Safety is being called into question at the state's municipal police academy. The Channel 3 Eyewitness News I-Team found that a warning about an issue on the firing range didn't lead to action until someone got hurt.
The facility is the place police recruits learn a skill that could someday save an officer's life, but for a recruit from Shelton, the range at the police academy was the place he was injured.
The Connecticut Police Academy in Meriden is where more than 200 police recruits from departments all over Connecticut are trained every year. It's run by the police officer standards and training council called POST.
It's a statewide organization that sets the rules for what a police officer needs to know before they can hit the streets.
The Shelton recruit was hurt in early August. An injury report obtained by the I-Team through a Freedom of Information request said he was standing and waiting as others were shooting when he was hit in the finger with a bullet fragment. He was bleeding profusely and had to go to the hospital.
The I-Team started digging after getting a tip about the injury. On May 2, more than three months before that Shelton recruit was hurt, a police academy training instructor wrote a memo to his boss and said the range was in need of repair. Cromwell Police Chief Anthony Salvatore is the Chairman of the POST Council.
"The memorandum doesn't say it's an immediate threat, it doesn't say that it should be shut down immediately, it's just a list, albeit to use the term a laundry list of items that individual would like to see addressed," he said.
The memo doesn't express any urgency, but it does call one requested repair a "significant safety issue." The very first item on the list is to re-grade the sand berm, which is a hill of sand designed to stop bullets after they pass through the targets.
The memo from the range training officer says "the berm slope has deteriorated. Significant material has fallen to the base of the berm reducing its effectiveness and increasing the chance for ricochets hitting people on the firing line."
Salvatore said after the memo in May, academy administrator Thomas Flaherty immediately began work to get funding for repairs.
"Being a governmental agency, we had to find the funding," he said. "Chief Flaherty was in the process of finding the funding to make those necessary repairs."
But as they worked to make the repairs, they kept the range open.
It's used by hundreds of recruits and many active officers every year for training. Everything was fine until that injury Aug. 7.
Then the range was shut down.
"In May when that first memo came out, was there consideration given to shutting it down right then or it didn't have that urgency?" Chief Investigative reporter Eric Parker asked.
"I don't think we gave any consideration to shutting the range down in May," Salvatore said. "What we gave was consideration to find funding to make repairs to the range. It still took a little while to find the funds, the funds were located and repairs were made to the range."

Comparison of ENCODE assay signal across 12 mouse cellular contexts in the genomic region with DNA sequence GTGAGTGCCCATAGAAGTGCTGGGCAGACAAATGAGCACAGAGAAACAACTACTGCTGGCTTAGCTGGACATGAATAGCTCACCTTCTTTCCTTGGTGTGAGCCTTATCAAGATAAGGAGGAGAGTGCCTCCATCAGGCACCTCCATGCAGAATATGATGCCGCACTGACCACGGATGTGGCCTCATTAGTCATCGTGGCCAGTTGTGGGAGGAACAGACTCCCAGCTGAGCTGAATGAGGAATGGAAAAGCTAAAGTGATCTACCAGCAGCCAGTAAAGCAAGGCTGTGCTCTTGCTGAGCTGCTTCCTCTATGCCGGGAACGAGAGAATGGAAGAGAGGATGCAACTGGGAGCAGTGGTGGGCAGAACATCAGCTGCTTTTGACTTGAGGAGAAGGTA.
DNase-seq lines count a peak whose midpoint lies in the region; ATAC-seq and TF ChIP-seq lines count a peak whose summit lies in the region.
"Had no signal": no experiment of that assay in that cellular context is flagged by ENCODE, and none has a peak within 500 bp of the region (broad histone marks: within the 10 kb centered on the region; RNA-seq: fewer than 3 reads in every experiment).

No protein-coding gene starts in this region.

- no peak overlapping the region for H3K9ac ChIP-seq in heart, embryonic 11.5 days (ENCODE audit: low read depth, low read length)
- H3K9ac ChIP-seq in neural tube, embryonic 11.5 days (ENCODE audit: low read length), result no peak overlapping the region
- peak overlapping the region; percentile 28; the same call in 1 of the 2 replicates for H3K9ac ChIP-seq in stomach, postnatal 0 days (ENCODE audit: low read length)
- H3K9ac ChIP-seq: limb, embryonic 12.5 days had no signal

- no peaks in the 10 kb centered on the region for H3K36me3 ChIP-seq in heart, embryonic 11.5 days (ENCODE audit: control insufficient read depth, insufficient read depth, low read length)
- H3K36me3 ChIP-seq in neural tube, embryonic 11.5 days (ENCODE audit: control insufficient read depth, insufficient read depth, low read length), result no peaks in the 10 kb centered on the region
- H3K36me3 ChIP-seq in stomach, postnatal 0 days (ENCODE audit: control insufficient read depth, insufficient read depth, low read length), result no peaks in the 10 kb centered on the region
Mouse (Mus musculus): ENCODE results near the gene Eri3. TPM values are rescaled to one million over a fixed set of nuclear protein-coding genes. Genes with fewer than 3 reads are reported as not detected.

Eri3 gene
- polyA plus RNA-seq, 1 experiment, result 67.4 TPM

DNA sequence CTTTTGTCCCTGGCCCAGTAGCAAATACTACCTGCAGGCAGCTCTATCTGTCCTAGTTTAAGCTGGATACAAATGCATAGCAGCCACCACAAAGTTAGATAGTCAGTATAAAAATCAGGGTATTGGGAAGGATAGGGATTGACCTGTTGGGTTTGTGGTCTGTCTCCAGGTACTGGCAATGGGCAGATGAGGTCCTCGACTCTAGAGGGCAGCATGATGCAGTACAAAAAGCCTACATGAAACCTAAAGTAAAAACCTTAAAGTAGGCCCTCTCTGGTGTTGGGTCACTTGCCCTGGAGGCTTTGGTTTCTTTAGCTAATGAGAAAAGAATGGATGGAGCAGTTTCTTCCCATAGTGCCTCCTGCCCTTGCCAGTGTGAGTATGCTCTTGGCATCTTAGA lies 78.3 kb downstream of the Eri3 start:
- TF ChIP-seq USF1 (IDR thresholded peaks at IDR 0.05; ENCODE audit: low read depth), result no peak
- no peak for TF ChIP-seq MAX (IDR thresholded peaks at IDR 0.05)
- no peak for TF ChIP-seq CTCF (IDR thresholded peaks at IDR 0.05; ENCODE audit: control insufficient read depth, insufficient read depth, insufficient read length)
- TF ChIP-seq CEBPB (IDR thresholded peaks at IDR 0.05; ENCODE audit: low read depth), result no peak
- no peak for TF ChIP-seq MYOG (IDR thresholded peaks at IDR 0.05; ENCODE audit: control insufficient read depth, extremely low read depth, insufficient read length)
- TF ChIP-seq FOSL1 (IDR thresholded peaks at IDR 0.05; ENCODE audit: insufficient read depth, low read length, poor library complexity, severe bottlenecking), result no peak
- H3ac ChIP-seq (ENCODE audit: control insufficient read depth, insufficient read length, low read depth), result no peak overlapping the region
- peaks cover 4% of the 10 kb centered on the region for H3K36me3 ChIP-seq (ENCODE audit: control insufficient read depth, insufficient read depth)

Flaherty told the I-Team by phone that more than $60,000 in repairs were completed and the range reopened in September.
The berm was re-graded and the lead from spent bullets was removed, reducing the chances a new bullet would hit an old bullet and cause a ricochet. Both Flaherty and Salvatore insisted they're not 100 percent sure the berm is what caused the ricochet, but once the repairs were completed the range was reopened.
Several emails obtained by the I-Team immediately after the injury, including one from Connecticut Commissioner of Public Safety Reuben Bradford, blamed a ricochet from the berm.
It was Bradford who ultimately authorized the money for the emergency repairs.
"We don't want to put anybody in danger or in any situation where anybody's going to get hurt," Salvatore said. "You always wear eye and ear protection because there's always the potential of a ricochet or brass being projected toward an individual."
In the past six years, the post academy has taught shooting to more than 1,000 recruits. Each spent 75 hours on firearms training, both in the classroom and on the range. During the 23-week academy program, local chiefs are trusting the men and women they want to hire to the academy staff, and Salvatore said despite this injury, the academy does a good job with training and safety.
"I really don't think that we lost the confidence of the chiefs. I think there was a problem identified, and we did in fact identify it and we rectified the situation," he said.
The I-Team spoke to Shelton Police Chief Joel Hurliman.
He said the recruit only missed a few hours at the academy and graduated with his class. Hurliman said he's glad the range was repaired and still has confidence in the academy leadership.
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